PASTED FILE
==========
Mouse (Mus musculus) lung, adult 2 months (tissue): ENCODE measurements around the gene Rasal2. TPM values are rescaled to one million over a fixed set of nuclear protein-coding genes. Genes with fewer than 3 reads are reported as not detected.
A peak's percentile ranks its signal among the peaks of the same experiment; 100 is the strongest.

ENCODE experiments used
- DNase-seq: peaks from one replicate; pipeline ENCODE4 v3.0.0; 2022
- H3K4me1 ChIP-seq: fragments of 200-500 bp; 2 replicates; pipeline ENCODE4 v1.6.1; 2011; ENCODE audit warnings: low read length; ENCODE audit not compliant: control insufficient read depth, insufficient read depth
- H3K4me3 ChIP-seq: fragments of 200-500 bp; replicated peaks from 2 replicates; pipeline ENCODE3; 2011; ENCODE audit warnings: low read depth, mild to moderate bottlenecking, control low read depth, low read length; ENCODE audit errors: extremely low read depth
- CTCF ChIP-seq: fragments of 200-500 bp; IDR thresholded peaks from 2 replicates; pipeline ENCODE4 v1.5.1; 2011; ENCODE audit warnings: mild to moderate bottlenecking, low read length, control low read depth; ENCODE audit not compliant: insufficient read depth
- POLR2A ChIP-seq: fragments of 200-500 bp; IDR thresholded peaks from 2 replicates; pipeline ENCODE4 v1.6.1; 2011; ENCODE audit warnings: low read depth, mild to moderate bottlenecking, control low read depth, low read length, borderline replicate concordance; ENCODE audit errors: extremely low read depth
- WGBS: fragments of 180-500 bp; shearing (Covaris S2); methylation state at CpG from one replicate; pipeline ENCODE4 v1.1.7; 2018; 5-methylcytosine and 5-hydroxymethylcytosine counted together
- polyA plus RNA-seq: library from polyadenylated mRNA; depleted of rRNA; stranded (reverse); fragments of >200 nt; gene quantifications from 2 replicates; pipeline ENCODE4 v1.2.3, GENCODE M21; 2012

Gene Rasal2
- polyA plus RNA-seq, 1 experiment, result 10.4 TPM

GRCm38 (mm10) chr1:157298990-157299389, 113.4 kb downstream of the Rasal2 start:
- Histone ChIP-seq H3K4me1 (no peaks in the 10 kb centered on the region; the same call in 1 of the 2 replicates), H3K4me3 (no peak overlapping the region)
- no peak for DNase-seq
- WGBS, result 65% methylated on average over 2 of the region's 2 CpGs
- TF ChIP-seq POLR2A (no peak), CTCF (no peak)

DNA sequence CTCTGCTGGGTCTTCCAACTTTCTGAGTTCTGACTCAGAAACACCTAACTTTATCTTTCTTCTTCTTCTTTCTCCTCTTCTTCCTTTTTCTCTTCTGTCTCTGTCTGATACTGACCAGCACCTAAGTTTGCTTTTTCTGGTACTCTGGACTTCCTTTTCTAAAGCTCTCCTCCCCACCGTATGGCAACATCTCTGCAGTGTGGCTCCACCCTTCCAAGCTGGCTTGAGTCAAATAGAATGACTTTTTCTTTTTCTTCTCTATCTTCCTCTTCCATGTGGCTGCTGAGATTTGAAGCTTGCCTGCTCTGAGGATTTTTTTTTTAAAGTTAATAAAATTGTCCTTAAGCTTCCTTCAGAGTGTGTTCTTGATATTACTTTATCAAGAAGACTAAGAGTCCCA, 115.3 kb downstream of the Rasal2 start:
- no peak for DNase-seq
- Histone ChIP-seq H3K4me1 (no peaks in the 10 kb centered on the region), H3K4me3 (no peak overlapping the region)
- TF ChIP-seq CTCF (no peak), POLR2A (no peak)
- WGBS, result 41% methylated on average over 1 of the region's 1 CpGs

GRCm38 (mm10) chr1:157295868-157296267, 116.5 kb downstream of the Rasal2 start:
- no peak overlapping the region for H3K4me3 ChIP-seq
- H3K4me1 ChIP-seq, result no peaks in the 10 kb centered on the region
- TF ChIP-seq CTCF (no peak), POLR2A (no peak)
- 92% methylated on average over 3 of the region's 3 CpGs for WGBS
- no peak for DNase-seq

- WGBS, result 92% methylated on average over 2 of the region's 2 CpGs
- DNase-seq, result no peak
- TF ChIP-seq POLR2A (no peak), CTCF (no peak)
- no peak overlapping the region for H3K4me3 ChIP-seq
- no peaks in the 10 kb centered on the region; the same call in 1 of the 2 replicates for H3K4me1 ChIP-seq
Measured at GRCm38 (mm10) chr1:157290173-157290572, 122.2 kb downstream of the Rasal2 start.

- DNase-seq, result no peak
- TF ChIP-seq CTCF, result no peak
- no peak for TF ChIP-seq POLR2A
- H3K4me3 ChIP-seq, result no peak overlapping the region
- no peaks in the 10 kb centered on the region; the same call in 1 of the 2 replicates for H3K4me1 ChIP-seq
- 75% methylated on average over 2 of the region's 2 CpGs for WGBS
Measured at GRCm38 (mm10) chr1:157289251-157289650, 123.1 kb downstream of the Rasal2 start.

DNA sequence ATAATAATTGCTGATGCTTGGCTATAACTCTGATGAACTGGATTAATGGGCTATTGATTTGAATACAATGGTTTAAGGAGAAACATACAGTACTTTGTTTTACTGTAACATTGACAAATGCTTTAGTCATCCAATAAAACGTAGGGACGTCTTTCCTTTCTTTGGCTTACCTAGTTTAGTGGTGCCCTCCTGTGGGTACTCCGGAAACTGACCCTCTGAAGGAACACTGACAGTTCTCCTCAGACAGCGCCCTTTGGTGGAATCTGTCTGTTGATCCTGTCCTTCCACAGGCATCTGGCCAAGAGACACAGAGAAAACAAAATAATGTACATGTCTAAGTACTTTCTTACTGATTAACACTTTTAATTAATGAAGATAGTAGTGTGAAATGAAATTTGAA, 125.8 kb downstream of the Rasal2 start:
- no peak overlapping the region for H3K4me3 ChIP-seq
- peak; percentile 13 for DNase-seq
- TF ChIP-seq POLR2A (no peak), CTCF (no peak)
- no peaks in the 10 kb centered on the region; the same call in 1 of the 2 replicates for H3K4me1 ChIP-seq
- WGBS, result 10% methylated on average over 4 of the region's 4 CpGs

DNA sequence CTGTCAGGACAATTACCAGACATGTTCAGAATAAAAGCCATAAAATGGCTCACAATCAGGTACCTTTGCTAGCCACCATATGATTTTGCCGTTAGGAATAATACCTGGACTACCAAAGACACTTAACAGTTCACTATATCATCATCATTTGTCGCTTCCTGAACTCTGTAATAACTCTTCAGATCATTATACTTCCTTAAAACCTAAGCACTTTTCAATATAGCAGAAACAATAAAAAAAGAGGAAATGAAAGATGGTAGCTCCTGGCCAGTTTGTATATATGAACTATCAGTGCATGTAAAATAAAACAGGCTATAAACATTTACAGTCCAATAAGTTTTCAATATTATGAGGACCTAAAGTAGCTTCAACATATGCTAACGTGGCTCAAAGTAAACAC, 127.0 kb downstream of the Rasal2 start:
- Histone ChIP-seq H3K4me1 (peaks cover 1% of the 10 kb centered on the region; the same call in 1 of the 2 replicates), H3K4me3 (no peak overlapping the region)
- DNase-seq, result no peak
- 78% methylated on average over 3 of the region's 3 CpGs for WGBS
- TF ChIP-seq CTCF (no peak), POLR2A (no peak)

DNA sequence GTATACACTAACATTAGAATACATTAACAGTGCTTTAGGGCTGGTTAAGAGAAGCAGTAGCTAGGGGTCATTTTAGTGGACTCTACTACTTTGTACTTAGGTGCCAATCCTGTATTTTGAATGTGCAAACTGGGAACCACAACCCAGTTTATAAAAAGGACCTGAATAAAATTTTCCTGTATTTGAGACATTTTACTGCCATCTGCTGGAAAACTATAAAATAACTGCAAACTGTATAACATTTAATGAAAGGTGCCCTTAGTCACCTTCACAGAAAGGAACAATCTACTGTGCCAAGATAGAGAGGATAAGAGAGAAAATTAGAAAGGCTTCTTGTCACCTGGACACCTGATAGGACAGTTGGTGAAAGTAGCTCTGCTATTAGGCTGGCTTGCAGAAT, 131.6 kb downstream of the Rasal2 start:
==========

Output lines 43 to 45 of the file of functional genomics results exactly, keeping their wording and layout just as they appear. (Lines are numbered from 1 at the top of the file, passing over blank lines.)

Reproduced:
- no peak overlapping the region for H3K4me3 ChIP-seq
- peak; percentile 13 for DNase-seq
- TF ChIP-seq POLR2A (no peak), CTCF (no peak)